When trying to find organs for comsumption try calling your local abatoir (aka kill shop). Most butchers don’t carry organs or off cuts but the abatior has lots of them. In Winnipeg I go out to Carmen (about 45 min away) to get them. Come in a huge bag of mixed organs for a very small price. Doesn’t contain lungs, tripe or brain (by law). But the heart, kidney and liver taste great! My pup loves the rest of the stuff in the bag.

  12. becky3086

    So how did it taste?
    It is kind of sad because I always thought that there really was no waste. I always thought they used it for dog food or something.
    We are fairly lucky in that we can buy almost all parts of pig and beef here. Wal-mart of all places sells a lot of the beef “off” parts and IGA sells all sorts of pig parts as well as chicken feet. We buy pigs ears to cook up for our dog all the time but we recently have tried smoked hog jowls and are quite hooked on it. Cheaper than bacon but tastes a lot like it. Pork neck is very popular here and I bought it once but need to learn a better way to cook it.
    Anyway, very good post and I will be looking forward to seeing more. Thanks.

  13. ron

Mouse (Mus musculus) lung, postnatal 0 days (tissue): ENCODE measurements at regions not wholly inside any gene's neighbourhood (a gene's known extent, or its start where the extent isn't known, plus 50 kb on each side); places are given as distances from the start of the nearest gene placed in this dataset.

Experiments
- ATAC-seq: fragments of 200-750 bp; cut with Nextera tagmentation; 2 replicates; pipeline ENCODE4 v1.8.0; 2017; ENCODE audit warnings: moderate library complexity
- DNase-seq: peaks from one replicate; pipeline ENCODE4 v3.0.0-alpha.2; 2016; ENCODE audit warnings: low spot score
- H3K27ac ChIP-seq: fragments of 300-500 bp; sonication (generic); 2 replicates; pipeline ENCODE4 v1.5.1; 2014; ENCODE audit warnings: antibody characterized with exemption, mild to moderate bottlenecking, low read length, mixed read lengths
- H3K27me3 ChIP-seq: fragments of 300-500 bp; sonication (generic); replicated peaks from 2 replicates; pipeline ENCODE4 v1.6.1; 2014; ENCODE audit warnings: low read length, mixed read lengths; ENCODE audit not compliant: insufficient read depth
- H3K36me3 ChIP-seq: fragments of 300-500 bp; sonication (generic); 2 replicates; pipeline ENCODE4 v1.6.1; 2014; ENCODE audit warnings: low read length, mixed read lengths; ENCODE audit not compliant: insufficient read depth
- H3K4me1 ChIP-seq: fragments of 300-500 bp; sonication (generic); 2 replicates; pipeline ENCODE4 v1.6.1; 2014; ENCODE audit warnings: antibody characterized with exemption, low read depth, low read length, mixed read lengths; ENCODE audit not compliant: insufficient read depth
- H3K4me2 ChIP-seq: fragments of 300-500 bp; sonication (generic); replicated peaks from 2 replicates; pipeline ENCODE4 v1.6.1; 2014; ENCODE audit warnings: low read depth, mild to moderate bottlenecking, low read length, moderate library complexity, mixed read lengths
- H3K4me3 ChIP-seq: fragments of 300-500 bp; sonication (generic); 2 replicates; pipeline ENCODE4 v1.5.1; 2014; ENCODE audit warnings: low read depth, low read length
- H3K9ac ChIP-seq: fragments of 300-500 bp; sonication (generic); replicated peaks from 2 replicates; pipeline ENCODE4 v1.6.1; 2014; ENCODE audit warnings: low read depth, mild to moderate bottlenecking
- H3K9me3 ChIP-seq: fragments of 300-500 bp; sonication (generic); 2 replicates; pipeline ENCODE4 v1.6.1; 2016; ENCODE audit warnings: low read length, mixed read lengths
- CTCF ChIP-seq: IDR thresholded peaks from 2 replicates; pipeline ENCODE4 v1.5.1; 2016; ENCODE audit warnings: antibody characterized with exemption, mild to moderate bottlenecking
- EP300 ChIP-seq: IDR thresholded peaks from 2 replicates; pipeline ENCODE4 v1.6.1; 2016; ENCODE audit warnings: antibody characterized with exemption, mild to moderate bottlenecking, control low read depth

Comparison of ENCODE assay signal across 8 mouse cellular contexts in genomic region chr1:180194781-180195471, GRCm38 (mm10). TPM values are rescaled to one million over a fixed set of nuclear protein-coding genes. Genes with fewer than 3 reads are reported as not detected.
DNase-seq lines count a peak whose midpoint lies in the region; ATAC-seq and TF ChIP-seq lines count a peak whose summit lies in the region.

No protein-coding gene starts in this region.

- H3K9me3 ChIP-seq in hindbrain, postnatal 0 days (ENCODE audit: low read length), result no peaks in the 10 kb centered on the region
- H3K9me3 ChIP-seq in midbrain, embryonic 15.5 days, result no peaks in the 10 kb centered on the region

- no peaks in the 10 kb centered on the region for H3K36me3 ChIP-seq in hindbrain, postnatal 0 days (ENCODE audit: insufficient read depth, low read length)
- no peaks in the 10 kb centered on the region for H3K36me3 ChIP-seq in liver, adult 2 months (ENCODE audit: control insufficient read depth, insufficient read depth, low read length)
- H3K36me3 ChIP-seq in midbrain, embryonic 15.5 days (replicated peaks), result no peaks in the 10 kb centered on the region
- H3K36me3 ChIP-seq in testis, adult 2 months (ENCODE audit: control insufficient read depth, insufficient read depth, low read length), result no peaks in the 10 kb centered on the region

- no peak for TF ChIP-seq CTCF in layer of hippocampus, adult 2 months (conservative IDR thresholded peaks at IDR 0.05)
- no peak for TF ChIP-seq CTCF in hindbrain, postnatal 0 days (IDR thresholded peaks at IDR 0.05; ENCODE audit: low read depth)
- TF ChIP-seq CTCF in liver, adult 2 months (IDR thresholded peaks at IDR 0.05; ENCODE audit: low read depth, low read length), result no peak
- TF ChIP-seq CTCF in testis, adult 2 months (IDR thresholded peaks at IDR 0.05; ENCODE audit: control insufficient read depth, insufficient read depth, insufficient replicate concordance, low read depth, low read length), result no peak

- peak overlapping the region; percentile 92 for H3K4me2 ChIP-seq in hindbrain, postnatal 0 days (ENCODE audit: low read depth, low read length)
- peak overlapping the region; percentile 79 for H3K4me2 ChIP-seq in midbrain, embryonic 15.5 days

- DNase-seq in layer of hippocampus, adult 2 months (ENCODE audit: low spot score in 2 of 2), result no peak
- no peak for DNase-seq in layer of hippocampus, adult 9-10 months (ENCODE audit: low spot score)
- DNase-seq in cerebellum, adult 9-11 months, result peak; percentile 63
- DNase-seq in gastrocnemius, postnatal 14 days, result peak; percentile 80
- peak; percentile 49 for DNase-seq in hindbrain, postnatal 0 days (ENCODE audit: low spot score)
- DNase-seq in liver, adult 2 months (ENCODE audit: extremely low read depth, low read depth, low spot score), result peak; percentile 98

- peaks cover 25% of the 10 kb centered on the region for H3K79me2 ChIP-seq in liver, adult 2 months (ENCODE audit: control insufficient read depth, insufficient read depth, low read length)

The author of this site claims that the consumer drives the market on these types of animal products. I strongly disagree; I see oxtail, kidney, liver, heart, and tripe in my grocery stores and I NEVER buy it anymore because it costs just as much or MORE than regular beef. If it was ever a reasonable price, consumers would buy it all. But instead it gets thrown out when it expires. This is if it ever makes it to market. Many animal livers and kidneys are so obviously diseased from poor care or the wrong feed, that they look too terrible to take to market. Even the beef kidney that visually “check out” these days are often riddled with hundreds of kidney stones. I bought beef kidney 4 times in one year and all four times, I crunched down on a small kidney stone in the first bite…. Just utterly disgusting! This proves that consumers in fact DO NOT drive the market, otherwise the insanely high prices of these less popular meats would go down. In my opinion, you don’t want this meat anyways, unless its from a free range grass-fed animal.